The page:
The NPC sorceror drops a carpet of adhesion on the party so they can't run away from the peasants.
The PC monk and PC ranger both focus fire on the sorceror.
So basically everybody announces what they're doing at each step. The DM asks them to keep that in mind so they can be 'on call' when he resolves everything. Once everything is declared, he moves to resolution.
"Monk, Ranger, roll your attacks." "I get a 19vs AC on my daily, and do 4d10b+3d6+2d8+25" "I get a 15 vs AC- no wait, that's a 17 because of CA- and do 8d10+4d8b+2d10+20" "Okay, your attacks both hit the enemy sorceror. He throws up his hands and tries to ward off your attack- but fails! You drop him to 0 HP, and he loses his action."
*DM turns to the rogue*
"Rogue, you have two angry fighters charging you with greataxes. You're currently trying to circle around away from the angry peasants. Any actions?" "Yeah, I use my immediate reaction to teleport three squares and become invisible." "Okay, you disappear, the fighters lose sight of you and waste their action, but you don't get your attack against the sorceror." "Okay, he's dead anyways."
"PC Paladin, you have an angry fighter charging you, what do?" "I raise my shield and tank the hit while invoking the divine power of my god, using an immediate reaction to add 5 to my AC." "Does a 20 still hit you?" "Nope." "Damn. The Fighter's attack crashes against your shield but you ward him off."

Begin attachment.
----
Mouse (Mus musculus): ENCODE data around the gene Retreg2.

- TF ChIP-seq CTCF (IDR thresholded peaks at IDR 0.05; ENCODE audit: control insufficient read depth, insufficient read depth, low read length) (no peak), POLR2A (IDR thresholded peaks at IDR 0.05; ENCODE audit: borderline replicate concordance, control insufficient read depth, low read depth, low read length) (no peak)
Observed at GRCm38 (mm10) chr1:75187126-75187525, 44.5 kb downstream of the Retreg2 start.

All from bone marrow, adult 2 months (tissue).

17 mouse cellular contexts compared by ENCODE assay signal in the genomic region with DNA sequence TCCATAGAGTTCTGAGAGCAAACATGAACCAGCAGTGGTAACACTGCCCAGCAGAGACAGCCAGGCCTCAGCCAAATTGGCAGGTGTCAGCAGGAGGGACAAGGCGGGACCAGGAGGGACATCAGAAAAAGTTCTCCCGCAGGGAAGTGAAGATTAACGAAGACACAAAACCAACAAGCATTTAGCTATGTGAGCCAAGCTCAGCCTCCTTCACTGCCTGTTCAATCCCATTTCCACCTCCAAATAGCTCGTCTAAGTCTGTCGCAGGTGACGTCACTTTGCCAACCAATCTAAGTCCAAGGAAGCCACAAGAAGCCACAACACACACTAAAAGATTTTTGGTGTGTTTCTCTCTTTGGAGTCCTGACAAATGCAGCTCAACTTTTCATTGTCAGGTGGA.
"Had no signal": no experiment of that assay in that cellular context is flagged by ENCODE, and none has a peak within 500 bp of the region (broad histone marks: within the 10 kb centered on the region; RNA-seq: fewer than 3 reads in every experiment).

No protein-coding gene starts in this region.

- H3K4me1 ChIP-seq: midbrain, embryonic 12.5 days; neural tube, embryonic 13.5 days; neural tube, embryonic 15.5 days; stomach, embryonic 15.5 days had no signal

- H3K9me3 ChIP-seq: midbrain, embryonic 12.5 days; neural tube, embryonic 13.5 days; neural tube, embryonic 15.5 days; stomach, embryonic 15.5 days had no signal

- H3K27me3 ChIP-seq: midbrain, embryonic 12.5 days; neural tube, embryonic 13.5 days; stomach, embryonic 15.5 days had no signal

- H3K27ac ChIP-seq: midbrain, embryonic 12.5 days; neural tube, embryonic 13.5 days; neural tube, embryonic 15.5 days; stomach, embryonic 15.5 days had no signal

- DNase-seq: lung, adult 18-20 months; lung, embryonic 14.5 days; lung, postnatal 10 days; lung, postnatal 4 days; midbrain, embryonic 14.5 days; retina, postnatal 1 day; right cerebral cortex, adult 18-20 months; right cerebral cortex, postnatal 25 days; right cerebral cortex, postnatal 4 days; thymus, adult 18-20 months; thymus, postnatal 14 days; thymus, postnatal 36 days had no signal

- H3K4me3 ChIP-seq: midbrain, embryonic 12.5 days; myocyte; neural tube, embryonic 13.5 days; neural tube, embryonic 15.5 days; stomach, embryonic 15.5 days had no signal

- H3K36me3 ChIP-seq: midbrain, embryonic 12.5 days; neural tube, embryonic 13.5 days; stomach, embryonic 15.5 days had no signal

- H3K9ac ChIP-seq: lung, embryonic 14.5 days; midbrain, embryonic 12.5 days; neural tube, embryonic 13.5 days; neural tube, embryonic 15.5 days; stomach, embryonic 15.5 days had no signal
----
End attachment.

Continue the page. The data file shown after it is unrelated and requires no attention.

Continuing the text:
"Warlock, roll your check vs will defense." "Fifteen? No wait, +charisma because it's the first round. Twenty." "That hits. You teleport the NPC Paladin five squares in any direction." "I teleport him diagonally up." "*sigh* Okay, he falls twenty feet, takes falling damage, and is out of range for his sanction." "Nice!"
"Warlock, a brace of arrows peppers you. Does a 17 hit?" "Yeah." "Okay, you take 15 damage, and are poisoned. Roll a fortitude save." "8." "You failed. You lose 5 on your initiative at the start of the next round. Monk? The other two rangers attack you. 15 and 23." "The 23 hits- but I'm going to use deflect arrows as a reaction." "Roll it- that's a success." "I throw the arrow back at him." "You skewer him with his own ammunition, he takes 10 damage and drops."
"Now the peasants charge all of you, I'm going to do mass rolls here. Everyone list your AC." "23." "18." "19." "25." "15" "I'm still invisible!." "Right you are. Okay, those of you that aren't invisible get hit by approximately half the peasants using their improvised weapons. Each of you roll 3d6 and take that much damage. Paladin, your Divine Sanction triggers- do you want it to be lethal or non-lethal?" "Nonlethal!" "Okay, twenty six of the Peasants get knocked the fuck out. Next round!"
It might seem like it'd take longer, but basically all it does is shift individual resolution to the end of a combat round, which can make things easier from a tracking perspective because players have to keep track of less things. It also avoids some of the inter-round banter that sucks up time, and encourages players to think on their feet or have default actions that they follow. I'm also of the opinion that it makes combat more 'epic' or lively, with everything being way more dynamic and simulationist than it might otherwise be.